Two ways to look at it.
I’m living in a nice place. Temporarily. Have enough money to last me another three months. I have a great website and a blog that I haven’t added to in two months while I flood my mind with top bloggers’ advice, hints, tips, and information on how to blog. And how to turn my blog into a vehicle to sell my book, “Don’t Hang Up!” when it’s published – though God only knows how as I don’t have a sou.
My spirits are up. I’ll be getting more work. Not as much as before but enough to tide me over – if I stay here.
The other side is that I’m (technically) homeless as this temporary arrangement could end in a month or so. And I have no regular means of income.
I’m 67, and finding work at this age, and the energy, isn’t easy especially in a slow economy. I have debts. Specifically, an almost unpayable one that my son left on one of my credit cards.
You could say I’m in a rut.
So I tell myself, practice what you preach, and I preach “Don’t Hang Up!” or “Don’t Give Up!”
What is a rut except a hole that you have to get out of?
So how do I get out of my rut?
First, I can’t get stuck in it – that means I can’t let negative thoughts play their mind games with me, or hold me down.
I have a set of skills that took me to the top professionally, and helped me overcome obstacles time after time. I’ve had to make new starts in the past, like the one in 2000, which I wrote a book about.
And a lot of people believe in me, have encouraged and motivated me.
Don’t I owe it to myself and to them to get myself back on my feet again?
But…most important of all, I HAVE NO CHOICE.
It’s either sink further into my rut until it becomes a deep hole or climb out of it while I still can, and get going on making another new start.
I CHALLENGE MYSELF TO DO THIS.
And I’m asking all of you to challenge me to go with this challenge, see where it takes me. See if, at 67, I can still do it. Make making it again one of the proudest achievements in my life.
Because if I do it, that will also show others in the same/similar position that they can as well.
Will you help challenge me to challenge myself?
“We must accept life for what it actually is – a challenge to our quality without which we should never know of what stuff we are made, or grow to our full stature.”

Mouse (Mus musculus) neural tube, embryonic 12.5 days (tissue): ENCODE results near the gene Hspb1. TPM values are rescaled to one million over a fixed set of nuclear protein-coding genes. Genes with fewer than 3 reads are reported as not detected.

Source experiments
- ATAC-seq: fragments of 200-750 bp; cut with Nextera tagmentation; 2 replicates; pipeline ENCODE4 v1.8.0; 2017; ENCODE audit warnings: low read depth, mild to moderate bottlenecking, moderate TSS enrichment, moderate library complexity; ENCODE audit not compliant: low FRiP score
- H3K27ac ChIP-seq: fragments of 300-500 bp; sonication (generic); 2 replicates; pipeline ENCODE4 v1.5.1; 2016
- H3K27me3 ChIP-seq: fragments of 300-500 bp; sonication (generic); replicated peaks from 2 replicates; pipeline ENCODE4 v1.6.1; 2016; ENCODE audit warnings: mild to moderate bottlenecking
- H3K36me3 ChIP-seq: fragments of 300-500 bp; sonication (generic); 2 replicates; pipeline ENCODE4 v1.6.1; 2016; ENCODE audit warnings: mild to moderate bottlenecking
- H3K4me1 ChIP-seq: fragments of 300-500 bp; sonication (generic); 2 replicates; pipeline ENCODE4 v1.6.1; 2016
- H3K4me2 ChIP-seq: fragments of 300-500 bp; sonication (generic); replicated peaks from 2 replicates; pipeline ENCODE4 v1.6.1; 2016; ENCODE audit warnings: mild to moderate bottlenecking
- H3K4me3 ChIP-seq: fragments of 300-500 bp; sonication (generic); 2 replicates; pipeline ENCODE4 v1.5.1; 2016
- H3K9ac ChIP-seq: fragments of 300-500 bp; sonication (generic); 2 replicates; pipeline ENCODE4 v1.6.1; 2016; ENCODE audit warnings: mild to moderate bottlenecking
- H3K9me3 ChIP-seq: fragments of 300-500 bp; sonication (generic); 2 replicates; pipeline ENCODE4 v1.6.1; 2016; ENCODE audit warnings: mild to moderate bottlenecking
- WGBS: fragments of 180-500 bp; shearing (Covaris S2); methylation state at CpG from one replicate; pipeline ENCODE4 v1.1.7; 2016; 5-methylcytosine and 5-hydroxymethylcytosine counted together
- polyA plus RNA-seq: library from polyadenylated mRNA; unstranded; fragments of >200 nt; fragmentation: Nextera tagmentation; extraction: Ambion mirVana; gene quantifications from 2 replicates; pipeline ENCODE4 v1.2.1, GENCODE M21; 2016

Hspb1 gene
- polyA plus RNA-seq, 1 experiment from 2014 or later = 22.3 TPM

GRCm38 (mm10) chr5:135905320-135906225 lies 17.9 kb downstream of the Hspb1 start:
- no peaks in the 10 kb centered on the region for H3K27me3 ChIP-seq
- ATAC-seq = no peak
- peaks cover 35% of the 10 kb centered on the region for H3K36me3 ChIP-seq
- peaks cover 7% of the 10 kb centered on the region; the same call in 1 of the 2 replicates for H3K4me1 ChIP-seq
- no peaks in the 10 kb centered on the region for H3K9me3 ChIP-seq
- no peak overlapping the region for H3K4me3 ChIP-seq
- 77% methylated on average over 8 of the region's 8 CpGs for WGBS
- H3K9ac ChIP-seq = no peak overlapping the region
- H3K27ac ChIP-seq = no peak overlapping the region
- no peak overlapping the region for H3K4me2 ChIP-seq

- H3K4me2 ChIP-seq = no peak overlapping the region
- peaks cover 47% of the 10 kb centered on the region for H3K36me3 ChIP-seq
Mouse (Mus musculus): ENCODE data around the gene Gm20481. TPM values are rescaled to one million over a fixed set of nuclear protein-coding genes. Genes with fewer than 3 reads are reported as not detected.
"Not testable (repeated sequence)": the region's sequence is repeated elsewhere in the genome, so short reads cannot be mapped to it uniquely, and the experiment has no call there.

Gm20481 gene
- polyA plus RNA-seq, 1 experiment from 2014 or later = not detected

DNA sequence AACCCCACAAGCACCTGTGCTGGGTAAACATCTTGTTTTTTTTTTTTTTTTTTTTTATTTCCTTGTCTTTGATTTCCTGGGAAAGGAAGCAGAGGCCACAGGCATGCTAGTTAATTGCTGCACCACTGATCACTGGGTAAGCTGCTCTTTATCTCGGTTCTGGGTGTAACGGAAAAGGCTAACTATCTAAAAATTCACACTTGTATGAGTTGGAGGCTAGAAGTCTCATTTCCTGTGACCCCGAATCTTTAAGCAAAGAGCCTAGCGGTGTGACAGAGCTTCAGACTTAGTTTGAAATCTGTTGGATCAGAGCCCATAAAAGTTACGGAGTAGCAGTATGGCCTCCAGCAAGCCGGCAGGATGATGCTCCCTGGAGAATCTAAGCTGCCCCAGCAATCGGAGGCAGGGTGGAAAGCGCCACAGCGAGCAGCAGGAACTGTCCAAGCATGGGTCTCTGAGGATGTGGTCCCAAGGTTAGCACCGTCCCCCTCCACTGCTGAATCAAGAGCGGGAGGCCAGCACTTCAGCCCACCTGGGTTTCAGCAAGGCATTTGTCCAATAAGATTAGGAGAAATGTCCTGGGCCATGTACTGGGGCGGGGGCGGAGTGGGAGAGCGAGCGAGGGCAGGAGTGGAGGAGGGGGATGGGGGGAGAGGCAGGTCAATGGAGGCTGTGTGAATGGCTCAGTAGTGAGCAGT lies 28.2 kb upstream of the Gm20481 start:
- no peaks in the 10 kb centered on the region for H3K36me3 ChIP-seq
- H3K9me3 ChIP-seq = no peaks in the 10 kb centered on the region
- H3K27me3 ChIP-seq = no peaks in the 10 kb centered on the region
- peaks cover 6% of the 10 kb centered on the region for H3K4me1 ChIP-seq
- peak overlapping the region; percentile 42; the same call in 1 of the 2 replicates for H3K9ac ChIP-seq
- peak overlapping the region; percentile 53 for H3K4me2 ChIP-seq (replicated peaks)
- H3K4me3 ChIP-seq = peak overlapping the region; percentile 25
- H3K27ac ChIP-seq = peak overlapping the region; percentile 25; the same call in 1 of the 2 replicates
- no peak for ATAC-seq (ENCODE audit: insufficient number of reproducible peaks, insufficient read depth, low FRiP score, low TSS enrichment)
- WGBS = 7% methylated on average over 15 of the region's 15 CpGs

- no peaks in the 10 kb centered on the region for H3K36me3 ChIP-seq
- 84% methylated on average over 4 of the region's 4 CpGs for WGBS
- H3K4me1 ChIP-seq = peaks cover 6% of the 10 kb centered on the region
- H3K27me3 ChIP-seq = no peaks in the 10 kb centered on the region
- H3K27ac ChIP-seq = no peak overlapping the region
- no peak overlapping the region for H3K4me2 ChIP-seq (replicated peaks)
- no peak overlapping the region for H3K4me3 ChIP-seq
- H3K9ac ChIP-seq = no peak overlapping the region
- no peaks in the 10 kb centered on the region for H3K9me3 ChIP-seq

Robert Louis Stevenson
(This is a true story, excerpted from my, as yet unpublished, motivational memoir “Don’t Hang Up!” This piece appeared in the “Baja News” newspaper, in Commonties.com, in “On the Border” newsletter, and in this blog as “Incident on the San Diego-Tijuana Border.”)
“Racism is man’s gravest threat to man – the maximum of hatred for a minimum of reason.” Abraham Joshua Heschel
The border shuttle bus from the U.S. is crammed with Mexican housekeepers, schoolchildren, and construction workers exuding the odors of physical labor and exhaustion.
Three men jump on and stand in the aisle. Muscular, clean-faced, with shaven heads, easily recognizable as American service men. One, older, has the bellicose eyes and stance of a soldier who’s seen too much action. Powerfully built, though more flab and gut, he lets out a huge belch.
Their voices are so loud that everyone can hear them. They’re marines on a Friday night outing to Avenida Revolución in downtown Tijuana. One, surprisingly, has a Scottish brogue, and he addresses the older man as Captain. From what they say, I gather the subordinates are accompanying the Captain for an obvious reason: he’s been drinking – heavily.
As the shuttle makes its way through jammed border traffic, the Captain blares, “Can’t wait to get my hands on some big Mexican titties and f… a couple of cunts.”
The Scottish marine says, “Captain, please, there are women and children here.”
“Who gives a f… for the shit suckin’ bitches? They don’t understand nothin’.”
As he continues in this vein, the Captain’s befuddled mind and clouded eyes fail to notice another Anglo passenger. Me. Or would it make a difference?
The woman beside me asks, “Señora, you speak English, try and calm him down.” The one in the seat behind says, “Please, he’s frightening my daughter,” and she covers the little girl’s ears.
Others turn, as if expecting me to tell him off. Because I’m Anglo? Or because most of them. dependent on hard-to-get U.S. work permits and bullied by authority figures on both sides of the border, have learned to turn the other cheek.
Why should I have to be the one to confront the Captain? I don’t want to enrage him more, and I doubt that anyone here would support me against what they must see as as a mad-as-a-rabid-dog gringo. How to reason with a big, drunken bully, frothing with booze and contempt? His men should handle him. I catch the eye of the Scottish marine and mouth, “Please do something.”
He tries. “Sir, you’re scaring the passengers. The women and children.”
The Captain glares at us. “These lousy sacks of shit? They can go f… themselves. All Mexicans are good for.”
My image of the military was forged by my naval commander father. A captain is someone to respect. Not a rowdy, foul-mouthed, offensive individual. His behavior would get him evicted from American public transportation, but not from a Mexican shuttle, though technically, we’re still on American soil.
Heat rises in my face as I fight the urge to stand up, tell him to mind his manners, and uphold the honor of his rank. Why bother? He’s not actually threatening anyone, and this ride will be over in ten minutes.
Then he mentions one particularly nauseating thing he intends to do to a Mexican puta. Something so unmentionable that I’ve never heard it uttered out loud before.
The words fly from my mouth before I can hold them back. “Captain, stop insulting Mexicans.”
He turns, his eyes filled with anger as he marks me as the one who spoke. The passengers huddle against each other or back into their seats. I’m on my own, facing this Goliath on a rampage.
“What did you fuckin’ tell me to do?” His bellow is a challenge.